When Munira Abdulla fetched her son Omar, 4, from school and began the drive to their Al Ain home in 1991, she could not have known she would not see him again for 27 years.
Their vehicle collided with a school bus, leaving Ms Abdulla with a serious brain injury. Omar – cradled by his mother before the impact – escaped with a bruise to the head.
Ms Abdulla, 32 at the time, was left in a coma and doctors believed she would probably never open her eyes again. That was until last year, when she regained consciousness in a German hospital room.
Her family spoke exclusively to The National about their ordeal for the first time, describing a modern-day miracle, and how she has woken to a quite different world.
“I never gave up on her because I always had a feeling that one day she will wake up,” said her son Omar Webair, 32.
When visited in hospital, Ms Abdulla was able to answer questions, albeit with difficulty, and recited verses from the Quran. She recently visited Sheikh Zayed Grand Mosque, which had not been built when she was injured, accompanied by The National.
“I was four when the accident happened, and we used to live in Al Ain,” Mr Webair said.
“That day, there was no bus at the school to take me home.”
At about 4pm, his mother, driven by her brother-in-law, picked up young Omar.
“My mother was sitting with me in the back seat. When she saw the crash coming she hugged me to protect me from the blow,” Mr Webair said.
He walked away from the accident, but was left in despair as his mother waited for help.
“There were no mobile phones and we could not call an ambulance. She was left like that for hours,” he said.
Ms Abdulla was taken to hospital, from where she was transferred to one in London. She was completely unresponsive, with next to no awareness of her surroundings. Doctors diagnosed a minimally conscious state. She was moved to a hospital in Al Ain, where she would remain for the next few years. Tube-fed, she underwent physiotherapy to prevent her muscles deteriorating.
Visits to his mother became part of Mr Webair’s daily routine. He would walk several kilometres to see her and would sit with her for hours. Although she could not speak, Mr Webair said he could tell from her expressions whether or not she was in pain.
“To me she was like gold; the more time passed by, the more valuable she became,” he said.
The situation made it difficult for Mr Webair to hold down a job, but he always managed to spend time by her side.
“I never regretted it. I believe that, because of my support for her, God saved me from bigger troubles.”
Ms Abdulla spent years in hospitals in the UAE, moving from place to place because of insurance constraints. In April 2017, the Crown Prince Court heard about her story and gave the family a grant for a comprehensive multidisciplinary programme in Germany.
“We did not even ask for the grant. I am grateful to Sheikh Mohamed [bin Zayed, Crown Prince of Abu Dhabi] for that. Our leaders are always supportive in such situations and we are thankful for it.”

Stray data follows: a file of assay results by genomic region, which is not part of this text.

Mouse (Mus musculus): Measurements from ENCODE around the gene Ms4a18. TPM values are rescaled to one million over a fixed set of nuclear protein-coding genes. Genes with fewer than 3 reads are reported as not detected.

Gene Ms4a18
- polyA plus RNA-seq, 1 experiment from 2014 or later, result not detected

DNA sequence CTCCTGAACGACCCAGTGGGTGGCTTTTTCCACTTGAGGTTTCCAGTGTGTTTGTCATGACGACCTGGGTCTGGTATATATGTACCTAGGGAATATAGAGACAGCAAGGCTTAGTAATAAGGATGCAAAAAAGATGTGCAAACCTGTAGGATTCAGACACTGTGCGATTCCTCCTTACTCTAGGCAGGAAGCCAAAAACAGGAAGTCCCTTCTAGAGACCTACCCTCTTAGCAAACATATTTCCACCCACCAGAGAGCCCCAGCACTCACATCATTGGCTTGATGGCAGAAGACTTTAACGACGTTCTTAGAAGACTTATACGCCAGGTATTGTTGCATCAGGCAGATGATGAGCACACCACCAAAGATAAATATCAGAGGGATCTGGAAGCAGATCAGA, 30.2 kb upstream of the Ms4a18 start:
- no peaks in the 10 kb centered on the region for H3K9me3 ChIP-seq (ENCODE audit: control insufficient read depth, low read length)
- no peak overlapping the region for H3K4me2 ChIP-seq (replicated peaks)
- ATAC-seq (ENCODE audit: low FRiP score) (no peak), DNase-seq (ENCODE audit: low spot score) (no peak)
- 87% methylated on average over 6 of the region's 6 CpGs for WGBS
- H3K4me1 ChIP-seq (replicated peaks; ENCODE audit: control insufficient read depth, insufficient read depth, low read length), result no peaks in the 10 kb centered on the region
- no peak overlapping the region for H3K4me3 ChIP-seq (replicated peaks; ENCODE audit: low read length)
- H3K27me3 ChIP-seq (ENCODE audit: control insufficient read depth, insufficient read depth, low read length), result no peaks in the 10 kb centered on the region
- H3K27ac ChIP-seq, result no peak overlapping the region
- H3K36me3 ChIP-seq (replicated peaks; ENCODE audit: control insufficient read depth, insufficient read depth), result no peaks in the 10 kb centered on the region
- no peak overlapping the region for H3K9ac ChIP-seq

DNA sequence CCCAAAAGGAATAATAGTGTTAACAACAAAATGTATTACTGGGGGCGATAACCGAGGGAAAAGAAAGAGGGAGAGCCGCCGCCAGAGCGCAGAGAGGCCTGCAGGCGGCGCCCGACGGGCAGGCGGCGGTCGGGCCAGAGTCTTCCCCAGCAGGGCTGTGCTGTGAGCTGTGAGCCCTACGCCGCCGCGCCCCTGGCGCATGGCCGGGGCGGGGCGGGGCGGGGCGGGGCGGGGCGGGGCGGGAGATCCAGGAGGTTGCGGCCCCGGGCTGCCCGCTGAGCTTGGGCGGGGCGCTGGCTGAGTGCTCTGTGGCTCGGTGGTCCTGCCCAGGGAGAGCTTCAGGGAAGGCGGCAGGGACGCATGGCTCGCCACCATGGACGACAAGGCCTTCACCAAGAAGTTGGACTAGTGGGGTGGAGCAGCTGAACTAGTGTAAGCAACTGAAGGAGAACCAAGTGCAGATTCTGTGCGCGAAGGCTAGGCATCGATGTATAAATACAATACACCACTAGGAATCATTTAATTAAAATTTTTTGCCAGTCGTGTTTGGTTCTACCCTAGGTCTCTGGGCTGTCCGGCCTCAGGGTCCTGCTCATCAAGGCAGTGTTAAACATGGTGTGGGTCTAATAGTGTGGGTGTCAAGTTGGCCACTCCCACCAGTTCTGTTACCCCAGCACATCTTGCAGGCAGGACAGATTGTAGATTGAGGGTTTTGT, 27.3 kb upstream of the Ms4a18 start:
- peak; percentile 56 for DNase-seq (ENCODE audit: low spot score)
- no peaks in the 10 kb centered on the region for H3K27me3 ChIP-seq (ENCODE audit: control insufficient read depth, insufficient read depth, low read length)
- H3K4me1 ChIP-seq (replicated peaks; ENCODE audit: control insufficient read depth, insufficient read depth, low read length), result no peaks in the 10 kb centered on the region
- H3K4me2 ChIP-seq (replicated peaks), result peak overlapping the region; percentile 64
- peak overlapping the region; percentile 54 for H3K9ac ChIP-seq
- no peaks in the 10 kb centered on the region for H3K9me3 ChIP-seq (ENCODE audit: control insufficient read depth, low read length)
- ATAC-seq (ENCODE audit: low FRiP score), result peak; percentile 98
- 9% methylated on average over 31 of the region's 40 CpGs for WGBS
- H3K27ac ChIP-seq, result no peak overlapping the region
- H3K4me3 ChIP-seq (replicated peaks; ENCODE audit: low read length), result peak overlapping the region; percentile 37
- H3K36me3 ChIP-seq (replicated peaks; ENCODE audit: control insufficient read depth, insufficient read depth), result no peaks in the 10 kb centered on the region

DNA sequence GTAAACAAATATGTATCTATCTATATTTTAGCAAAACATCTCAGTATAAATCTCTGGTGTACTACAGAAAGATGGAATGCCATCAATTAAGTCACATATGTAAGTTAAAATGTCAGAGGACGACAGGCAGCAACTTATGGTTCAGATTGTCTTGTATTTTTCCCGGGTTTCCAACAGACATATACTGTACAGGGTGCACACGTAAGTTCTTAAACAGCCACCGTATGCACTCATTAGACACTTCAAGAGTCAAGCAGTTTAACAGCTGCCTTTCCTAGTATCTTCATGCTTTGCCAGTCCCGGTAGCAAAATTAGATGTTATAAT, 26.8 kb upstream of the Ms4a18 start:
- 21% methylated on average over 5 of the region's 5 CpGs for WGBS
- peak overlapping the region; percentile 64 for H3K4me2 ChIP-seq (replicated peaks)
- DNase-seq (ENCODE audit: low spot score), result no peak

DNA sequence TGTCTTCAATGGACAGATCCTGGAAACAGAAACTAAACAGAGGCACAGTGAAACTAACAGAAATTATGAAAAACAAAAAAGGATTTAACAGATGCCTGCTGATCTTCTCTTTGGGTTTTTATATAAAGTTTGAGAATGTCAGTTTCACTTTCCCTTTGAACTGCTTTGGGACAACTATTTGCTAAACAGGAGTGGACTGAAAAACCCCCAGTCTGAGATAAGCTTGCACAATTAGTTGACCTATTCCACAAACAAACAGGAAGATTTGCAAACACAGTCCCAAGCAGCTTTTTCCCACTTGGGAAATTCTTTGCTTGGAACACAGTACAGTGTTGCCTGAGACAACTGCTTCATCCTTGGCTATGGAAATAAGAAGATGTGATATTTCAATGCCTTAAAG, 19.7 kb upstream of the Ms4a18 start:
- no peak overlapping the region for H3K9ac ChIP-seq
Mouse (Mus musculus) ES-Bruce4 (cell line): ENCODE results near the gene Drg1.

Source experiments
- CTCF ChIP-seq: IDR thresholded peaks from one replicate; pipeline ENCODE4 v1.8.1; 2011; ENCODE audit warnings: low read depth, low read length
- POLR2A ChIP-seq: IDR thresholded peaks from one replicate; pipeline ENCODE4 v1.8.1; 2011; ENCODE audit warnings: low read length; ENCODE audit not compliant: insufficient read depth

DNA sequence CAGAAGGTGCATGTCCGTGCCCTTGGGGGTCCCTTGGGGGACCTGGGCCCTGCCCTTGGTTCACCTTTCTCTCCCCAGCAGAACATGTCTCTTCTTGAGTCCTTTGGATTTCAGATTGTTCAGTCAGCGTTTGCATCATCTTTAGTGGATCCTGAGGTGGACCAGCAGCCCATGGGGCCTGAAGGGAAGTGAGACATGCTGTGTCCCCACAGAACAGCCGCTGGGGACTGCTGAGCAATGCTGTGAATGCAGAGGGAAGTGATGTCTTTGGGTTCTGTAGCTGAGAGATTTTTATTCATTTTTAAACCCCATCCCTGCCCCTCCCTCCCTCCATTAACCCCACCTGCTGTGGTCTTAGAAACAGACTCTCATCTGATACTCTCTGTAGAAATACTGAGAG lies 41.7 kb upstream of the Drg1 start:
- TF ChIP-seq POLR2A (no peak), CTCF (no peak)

In Germany, Ms Abdulla had surgery to treat weakened limb muscles. Doctors at Schoen Clinic in Bad Aibling, about 50 kilometres south-east of Munich, prioritised physical therapy and controlling her epilepsy.
Dr Ahmad Ryll, Ms Abdulla’s neurologist in Germany, said: “Our primary goal was to grant her fragile consciousness the opportunity to develop and prosper in a healthy body, like a delicate plant that needs good soil to grow.”
She seemed to gain awareness of the people around her.
Mr Webair said: “I told the doctors I was expecting her to start talking again and they told me ‘you are running wild with your imagination. We are only doing rehabilitation to fix her quality of life’.”
Last June, during Ms Abdulla’s final week in Germany, the unexpected happened.
“There was a misunderstanding in the hospital room and she sensed I was at risk, which caused her a shock,” Mr Webair said. He had been involved in an argument at his mother’s bedside when she began to stir.
“She was making strange sounds and I kept calling the doctors to examine her,” Mr Webair said. “They said everything was normal.
“Then, three days later, I woke up to the sound of someone calling my name.
“It was her. She was calling my name. I was flying with joy. For years I have dreamt of this moment, and my name was the first word she said.”
Ms Abdulla called her siblings’ names “and everybody who she expected to be around her. When she was screaming it was like she was reliving the accident and then woke up.”
Over time, Ms Abdulla became more responsive.
“Now she can tell us where she is feeling pain, and I can have conversations with her if she is interested in the topic,” Mr Webair said. “She sometimes wakes me up to recite prayers with her. She would give me the topic and once I start with the prayer she continues the lines.”
Ms Abdulla continues to receive treatment in Abu Dhabi.
A report from Mafraq Hospital last month stated that she is “currently able to communicate in a very reasonable manner, especially in familiar situations”.
“I shared her story to tell people not to lose hope on their loved ones,” Mr Webair said. “Don’t consider them dead when they are in such a state.
“All those years, the doctors told me she was a hopeless case and that there was no point of the treatment I was seeking for her, but whenever in doubt I put myself in her place and did whatever I could to improve her condition.”